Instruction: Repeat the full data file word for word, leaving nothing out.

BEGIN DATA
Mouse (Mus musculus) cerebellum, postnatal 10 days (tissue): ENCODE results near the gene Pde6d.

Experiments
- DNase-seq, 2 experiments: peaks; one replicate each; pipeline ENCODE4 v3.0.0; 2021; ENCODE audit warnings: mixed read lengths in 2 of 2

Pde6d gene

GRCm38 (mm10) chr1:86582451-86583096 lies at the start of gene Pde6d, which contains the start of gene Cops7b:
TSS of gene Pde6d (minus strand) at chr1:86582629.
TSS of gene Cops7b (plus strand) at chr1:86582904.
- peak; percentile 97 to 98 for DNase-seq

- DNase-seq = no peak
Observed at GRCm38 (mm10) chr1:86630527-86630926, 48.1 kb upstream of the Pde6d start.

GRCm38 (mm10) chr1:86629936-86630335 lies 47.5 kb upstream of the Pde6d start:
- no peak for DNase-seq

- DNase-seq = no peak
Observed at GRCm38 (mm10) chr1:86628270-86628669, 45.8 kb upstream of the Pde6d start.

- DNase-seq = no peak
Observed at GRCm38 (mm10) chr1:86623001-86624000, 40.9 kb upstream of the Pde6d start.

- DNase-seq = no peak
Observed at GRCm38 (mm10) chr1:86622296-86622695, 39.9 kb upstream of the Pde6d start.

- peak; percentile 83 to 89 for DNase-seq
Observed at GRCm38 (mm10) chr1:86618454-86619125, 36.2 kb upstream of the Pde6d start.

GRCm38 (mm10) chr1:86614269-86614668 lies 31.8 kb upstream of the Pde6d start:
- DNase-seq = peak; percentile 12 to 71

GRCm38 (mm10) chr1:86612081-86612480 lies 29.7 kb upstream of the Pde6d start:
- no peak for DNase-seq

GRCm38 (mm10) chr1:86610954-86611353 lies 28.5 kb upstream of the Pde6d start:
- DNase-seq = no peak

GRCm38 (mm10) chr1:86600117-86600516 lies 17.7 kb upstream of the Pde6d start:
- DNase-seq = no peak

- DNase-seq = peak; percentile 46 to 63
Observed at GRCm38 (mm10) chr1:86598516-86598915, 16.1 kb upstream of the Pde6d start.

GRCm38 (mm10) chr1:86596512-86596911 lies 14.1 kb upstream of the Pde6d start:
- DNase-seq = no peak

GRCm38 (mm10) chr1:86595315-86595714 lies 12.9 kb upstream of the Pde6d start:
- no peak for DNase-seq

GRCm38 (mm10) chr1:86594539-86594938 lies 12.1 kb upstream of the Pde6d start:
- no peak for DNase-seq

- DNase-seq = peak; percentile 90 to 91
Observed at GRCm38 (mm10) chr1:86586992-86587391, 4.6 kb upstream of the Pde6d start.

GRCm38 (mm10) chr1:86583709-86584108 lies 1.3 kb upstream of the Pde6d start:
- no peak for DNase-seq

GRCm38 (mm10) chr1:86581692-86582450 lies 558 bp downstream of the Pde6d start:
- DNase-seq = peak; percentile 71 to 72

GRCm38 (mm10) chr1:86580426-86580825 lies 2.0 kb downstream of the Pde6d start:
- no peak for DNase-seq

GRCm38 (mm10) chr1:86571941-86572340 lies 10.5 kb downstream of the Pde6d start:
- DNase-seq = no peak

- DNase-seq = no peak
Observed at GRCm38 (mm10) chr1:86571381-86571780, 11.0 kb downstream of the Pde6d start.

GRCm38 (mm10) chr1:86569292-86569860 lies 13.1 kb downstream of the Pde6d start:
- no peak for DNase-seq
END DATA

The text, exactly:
Mouse (Mus musculus) cerebellum, postnatal 10 days (tissue): ENCODE results near the gene Pde6d.

Experiments
- DNase-seq, 2 experiments: peaks; one replicate each; pipeline ENCODE4 v3.0.0; 2021; ENCODE audit warnings: mixed read lengths in 2 of 2

Pde6d gene

GRCm38 (mm10) chr1:86582451-86583096 lies at the start of gene Pde6d, which contains the start of gene Cops7b:
TSS of gene Pde6d (minus strand) at chr1:86582629.
TSS of gene Cops7b (plus strand) at chr1:86582904.
- peak; percentile 97 to 98 for DNase-seq

- DNase-seq = no peak
Observed at GRCm38 (mm10) chr1:86630527-86630926, 48.1 kb upstream of the Pde6d start.

GRCm38 (mm10) chr1:86629936-86630335 lies 47.5 kb upstream of the Pde6d start:
- no peak for DNase-seq

- DNase-seq = no peak
Observed at GRCm38 (mm10) chr1:86628270-86628669, 45.8 kb upstream of the Pde6d start.

- DNase-seq = no peak
Observed at GRCm38 (mm10) chr1:86623001-86624000, 40.9 kb upstream of the Pde6d start.

- DNase-seq = no peak
Observed at GRCm38 (mm10) chr1:86622296-86622695, 39.9 kb upstream of the Pde6d start.

- peak; percentile 83 to 89 for DNase-seq
Observed at GRCm38 (mm10) chr1:86618454-86619125, 36.2 kb upstream of the Pde6d start.

GRCm38 (mm10) chr1:86614269-86614668 lies 31.8 kb upstream of the Pde6d start:
- DNase-seq = peak; percentile 12 to 71

GRCm38 (mm10) chr1:86612081-86612480 lies 29.7 kb upstream of the Pde6d start:
- no peak for DNase-seq

GRCm38 (mm10) chr1:86610954-86611353 lies 28.5 kb upstream of the Pde6d start:
- DNase-seq = no peak

GRCm38 (mm10) chr1:86600117-86600516 lies 17.7 kb upstream of the Pde6d start:
- DNase-seq = no peak

- DNase-seq = peak; percentile 46 to 63
Observed at GRCm38 (mm10) chr1:86598516-86598915, 16.1 kb upstream of the Pde6d start.

GRCm38 (mm10) chr1:86596512-86596911 lies 14.1 kb upstream of the Pde6d start:
- DNase-seq = no peak

GRCm38 (mm10) chr1:86595315-86595714 lies 12.9 kb upstream of the Pde6d start:
- no peak for DNase-seq

GRCm38 (mm10) chr1:86594539-86594938 lies 12.1 kb upstream of the Pde6d start:
- no peak for DNase-seq

- DNase-seq = peak; percentile 90 to 91
Observed at GRCm38 (mm10) chr1:86586992-86587391, 4.6 kb upstream of the Pde6d start.

GRCm38 (mm10) chr1:86583709-86584108 lies 1.3 kb upstream of the Pde6d start:
- no peak for DNase-seq

GRCm38 (mm10) chr1:86581692-86582450 lies 558 bp downstream of the Pde6d start:
- DNase-seq = peak; percentile 71 to 72

GRCm38 (mm10) chr1:86580426-86580825 lies 2.0 kb downstream of the Pde6d start:
- no peak for DNase-seq

GRCm38 (mm10) chr1:86571941-86572340 lies 10.5 kb downstream of the Pde6d start:
- DNase-seq = no peak

- DNase-seq = no peak
Observed at GRCm38 (mm10) chr1:86571381-86571780, 11.0 kb downstream of the Pde6d start.

GRCm38 (mm10) chr1:86569292-86569860 lies 13.1 kb downstream of the Pde6d start:
- no peak for DNase-seq